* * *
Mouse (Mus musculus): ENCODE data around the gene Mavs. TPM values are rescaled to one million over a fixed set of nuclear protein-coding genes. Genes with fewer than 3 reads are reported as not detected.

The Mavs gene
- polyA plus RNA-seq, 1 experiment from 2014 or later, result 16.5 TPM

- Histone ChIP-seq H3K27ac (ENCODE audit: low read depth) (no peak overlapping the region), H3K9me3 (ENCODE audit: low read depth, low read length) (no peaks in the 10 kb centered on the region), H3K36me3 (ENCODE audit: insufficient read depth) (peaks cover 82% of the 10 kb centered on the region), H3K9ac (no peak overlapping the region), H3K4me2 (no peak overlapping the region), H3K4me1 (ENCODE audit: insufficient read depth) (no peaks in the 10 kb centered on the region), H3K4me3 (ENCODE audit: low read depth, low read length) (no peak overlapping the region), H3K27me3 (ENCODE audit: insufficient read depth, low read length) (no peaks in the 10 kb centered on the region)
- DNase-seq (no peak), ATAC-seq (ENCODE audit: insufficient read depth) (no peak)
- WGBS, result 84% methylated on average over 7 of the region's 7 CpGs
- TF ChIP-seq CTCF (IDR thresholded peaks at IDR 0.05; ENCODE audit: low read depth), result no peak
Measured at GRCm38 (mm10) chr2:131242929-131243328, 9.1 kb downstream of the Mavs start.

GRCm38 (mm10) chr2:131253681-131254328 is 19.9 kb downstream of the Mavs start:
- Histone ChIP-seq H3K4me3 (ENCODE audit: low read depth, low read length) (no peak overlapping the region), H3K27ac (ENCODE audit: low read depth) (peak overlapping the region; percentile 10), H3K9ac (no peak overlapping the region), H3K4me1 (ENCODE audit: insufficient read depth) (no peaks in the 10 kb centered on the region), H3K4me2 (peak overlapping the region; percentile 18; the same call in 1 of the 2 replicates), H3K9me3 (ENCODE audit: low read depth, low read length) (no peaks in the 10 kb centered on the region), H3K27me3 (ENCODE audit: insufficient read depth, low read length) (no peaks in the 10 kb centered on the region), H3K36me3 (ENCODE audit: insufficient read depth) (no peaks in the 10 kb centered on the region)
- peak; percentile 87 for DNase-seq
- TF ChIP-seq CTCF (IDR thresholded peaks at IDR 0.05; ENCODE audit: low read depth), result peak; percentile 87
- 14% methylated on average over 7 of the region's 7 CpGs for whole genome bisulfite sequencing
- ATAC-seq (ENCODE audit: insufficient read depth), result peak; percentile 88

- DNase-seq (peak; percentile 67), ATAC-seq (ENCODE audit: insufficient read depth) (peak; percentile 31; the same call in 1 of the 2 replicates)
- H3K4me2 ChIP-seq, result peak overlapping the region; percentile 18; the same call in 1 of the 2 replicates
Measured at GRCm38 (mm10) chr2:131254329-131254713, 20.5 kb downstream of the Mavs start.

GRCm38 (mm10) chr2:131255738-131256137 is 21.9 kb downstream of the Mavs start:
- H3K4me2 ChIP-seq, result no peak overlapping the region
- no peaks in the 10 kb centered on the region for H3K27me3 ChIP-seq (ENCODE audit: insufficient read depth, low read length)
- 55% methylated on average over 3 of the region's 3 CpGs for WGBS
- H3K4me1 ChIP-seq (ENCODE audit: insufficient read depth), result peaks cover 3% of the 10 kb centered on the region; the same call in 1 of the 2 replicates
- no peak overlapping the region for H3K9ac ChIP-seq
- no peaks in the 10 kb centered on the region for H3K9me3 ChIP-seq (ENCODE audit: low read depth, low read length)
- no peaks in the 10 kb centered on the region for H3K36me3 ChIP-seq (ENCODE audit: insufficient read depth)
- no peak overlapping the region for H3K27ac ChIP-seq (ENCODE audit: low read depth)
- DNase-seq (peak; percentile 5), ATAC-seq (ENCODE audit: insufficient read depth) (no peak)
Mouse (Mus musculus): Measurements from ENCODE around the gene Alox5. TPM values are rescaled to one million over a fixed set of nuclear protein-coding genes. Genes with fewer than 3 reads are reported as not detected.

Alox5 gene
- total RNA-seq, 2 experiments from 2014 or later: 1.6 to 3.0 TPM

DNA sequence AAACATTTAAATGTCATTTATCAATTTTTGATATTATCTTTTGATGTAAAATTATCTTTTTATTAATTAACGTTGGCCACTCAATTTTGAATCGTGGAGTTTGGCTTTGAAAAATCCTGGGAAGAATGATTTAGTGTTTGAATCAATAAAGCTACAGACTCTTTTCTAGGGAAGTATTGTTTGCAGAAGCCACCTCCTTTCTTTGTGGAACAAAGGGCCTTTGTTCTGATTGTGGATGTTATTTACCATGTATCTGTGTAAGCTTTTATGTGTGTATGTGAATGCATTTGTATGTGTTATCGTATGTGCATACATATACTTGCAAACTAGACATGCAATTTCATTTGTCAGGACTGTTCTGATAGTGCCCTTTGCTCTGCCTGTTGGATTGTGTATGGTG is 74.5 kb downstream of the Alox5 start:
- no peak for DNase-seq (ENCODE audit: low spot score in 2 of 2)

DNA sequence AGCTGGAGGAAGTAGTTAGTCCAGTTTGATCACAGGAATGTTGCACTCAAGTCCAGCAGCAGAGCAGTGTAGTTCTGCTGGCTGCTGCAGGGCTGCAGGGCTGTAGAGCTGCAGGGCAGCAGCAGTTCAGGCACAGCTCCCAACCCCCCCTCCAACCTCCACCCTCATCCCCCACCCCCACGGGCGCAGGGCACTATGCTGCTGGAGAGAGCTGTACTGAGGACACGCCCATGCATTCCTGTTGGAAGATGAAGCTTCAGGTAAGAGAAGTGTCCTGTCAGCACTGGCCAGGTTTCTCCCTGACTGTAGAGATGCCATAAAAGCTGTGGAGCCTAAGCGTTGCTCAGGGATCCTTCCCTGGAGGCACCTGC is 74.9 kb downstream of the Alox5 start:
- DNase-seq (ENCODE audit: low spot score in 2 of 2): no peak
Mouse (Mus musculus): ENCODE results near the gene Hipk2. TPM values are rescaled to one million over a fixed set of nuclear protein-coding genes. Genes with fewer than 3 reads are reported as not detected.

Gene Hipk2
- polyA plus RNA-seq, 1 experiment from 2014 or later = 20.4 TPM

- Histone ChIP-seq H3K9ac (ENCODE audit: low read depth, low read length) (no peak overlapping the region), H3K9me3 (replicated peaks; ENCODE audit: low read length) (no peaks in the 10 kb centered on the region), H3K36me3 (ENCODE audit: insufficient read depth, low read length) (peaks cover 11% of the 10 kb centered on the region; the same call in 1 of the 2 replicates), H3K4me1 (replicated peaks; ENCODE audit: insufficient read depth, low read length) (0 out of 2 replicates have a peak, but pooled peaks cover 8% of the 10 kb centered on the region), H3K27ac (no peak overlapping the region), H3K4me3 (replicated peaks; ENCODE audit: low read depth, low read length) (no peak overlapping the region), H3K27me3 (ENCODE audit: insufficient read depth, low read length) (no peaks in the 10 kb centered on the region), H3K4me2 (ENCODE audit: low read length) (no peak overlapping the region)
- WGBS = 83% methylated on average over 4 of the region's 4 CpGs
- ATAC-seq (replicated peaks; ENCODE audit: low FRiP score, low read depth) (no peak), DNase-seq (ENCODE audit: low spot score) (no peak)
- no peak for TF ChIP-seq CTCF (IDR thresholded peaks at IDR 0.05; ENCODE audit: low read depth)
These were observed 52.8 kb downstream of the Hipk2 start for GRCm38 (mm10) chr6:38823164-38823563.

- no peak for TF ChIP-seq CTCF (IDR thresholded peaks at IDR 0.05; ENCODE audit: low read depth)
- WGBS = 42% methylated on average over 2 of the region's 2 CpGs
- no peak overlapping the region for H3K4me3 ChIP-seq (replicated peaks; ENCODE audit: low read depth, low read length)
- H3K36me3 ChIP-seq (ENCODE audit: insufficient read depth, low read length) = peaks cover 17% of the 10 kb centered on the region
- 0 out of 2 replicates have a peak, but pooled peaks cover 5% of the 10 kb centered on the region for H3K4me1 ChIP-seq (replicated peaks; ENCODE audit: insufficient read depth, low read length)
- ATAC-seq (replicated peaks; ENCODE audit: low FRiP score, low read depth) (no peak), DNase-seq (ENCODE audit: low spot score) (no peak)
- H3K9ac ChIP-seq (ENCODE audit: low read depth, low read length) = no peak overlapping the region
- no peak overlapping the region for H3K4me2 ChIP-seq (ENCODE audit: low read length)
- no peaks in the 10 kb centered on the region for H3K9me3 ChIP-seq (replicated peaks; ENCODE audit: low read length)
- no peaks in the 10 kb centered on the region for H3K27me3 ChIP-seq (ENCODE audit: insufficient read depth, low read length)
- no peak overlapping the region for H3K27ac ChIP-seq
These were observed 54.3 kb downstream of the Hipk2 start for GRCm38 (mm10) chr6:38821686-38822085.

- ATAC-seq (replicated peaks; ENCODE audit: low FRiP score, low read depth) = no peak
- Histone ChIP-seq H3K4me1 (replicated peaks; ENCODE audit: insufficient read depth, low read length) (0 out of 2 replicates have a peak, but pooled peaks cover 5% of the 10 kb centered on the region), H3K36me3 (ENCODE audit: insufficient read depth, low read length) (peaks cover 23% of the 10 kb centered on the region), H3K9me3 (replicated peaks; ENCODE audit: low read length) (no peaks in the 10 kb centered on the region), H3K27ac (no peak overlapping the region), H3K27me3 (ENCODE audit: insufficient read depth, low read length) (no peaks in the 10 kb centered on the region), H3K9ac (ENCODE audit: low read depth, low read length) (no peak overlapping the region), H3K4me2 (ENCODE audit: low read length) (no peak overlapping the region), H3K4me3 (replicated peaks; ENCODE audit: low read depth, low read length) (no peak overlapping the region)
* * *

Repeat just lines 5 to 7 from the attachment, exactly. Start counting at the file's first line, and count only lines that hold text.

- DNase-seq (no peak), ATAC-seq (ENCODE audit: insufficient read depth) (no peak)
- WGBS, result 84% methylated on average over 7 of the region's 7 CpGs
- TF ChIP-seq CTCF (IDR thresholded peaks at IDR 0.05; ENCODE audit: low read depth), result no peak